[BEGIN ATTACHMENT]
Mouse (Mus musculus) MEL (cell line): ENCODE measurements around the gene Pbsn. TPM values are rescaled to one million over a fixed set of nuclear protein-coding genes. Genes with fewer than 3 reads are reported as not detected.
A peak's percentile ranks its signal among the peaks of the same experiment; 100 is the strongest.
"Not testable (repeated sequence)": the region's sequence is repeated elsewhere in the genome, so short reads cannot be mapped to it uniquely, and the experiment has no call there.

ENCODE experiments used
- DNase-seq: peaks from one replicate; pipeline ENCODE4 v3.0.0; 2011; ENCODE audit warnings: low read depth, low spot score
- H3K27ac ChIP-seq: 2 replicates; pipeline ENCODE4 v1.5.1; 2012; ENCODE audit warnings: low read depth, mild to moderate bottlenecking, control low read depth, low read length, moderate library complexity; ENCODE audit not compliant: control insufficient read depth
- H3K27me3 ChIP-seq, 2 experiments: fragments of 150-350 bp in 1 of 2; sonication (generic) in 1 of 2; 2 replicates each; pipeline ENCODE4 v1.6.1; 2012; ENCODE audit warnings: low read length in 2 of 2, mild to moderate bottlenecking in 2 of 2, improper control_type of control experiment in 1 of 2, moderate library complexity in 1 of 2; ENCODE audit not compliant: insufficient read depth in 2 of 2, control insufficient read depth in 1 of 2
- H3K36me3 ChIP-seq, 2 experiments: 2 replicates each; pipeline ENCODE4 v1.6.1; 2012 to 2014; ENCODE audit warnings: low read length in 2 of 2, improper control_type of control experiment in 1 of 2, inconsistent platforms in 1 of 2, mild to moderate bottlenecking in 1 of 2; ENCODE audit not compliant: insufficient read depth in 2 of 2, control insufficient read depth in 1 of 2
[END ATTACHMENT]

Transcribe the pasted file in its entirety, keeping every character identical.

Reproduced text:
Mouse (Mus musculus) MEL (cell line): ENCODE measurements around the gene Pbsn. TPM values are rescaled to one million over a fixed set of nuclear protein-coding genes. Genes with fewer than 3 reads are reported as not detected.
A peak's percentile ranks its signal among the peaks of the same experiment; 100 is the strongest.
"Not testable (repeated sequence)": the region's sequence is repeated elsewhere in the genome, so short reads cannot be mapped to it uniquely, and the experiment has no call there.

ENCODE experiments used
- DNase-seq: peaks from one replicate; pipeline ENCODE4 v3.0.0; 2011; ENCODE audit warnings: low read depth, low spot score
- H3K27ac ChIP-seq: 2 replicates; pipeline ENCODE4 v1.5.1; 2012; ENCODE audit warnings: low read depth, mild to moderate bottlenecking, control low read depth, low read length, moderate library complexity; ENCODE audit not compliant: control insufficient read depth
- H3K27me3 ChIP-seq, 2 experiments: fragments of 150-350 bp in 1 of 2; sonication (generic) in 1 of 2; 2 replicates each; pipeline ENCODE4 v1.6.1; 2012; ENCODE audit warnings: low read length in 2 of 2, mild to moderate bottlenecking in 2 of 2, improper control_type of control experiment in 1 of 2, moderate library complexity in 1 of 2; ENCODE audit not compliant: insufficient read depth in 2 of 2, control insufficient read depth in 1 of 2
- H3K36me3 ChIP-seq, 2 experiments: 2 replicates each; pipeline ENCODE4 v1.6.1; 2012 to 2014; ENCODE audit warnings: low read length in 2 of 2, improper control_type of control experiment in 1 of 2, inconsistent platforms in 1 of 2, mild to moderate bottlenecking in 1 of 2; ENCODE audit not compliant: insufficient read depth in 2 of 2, control insufficient read depth in 1 of 2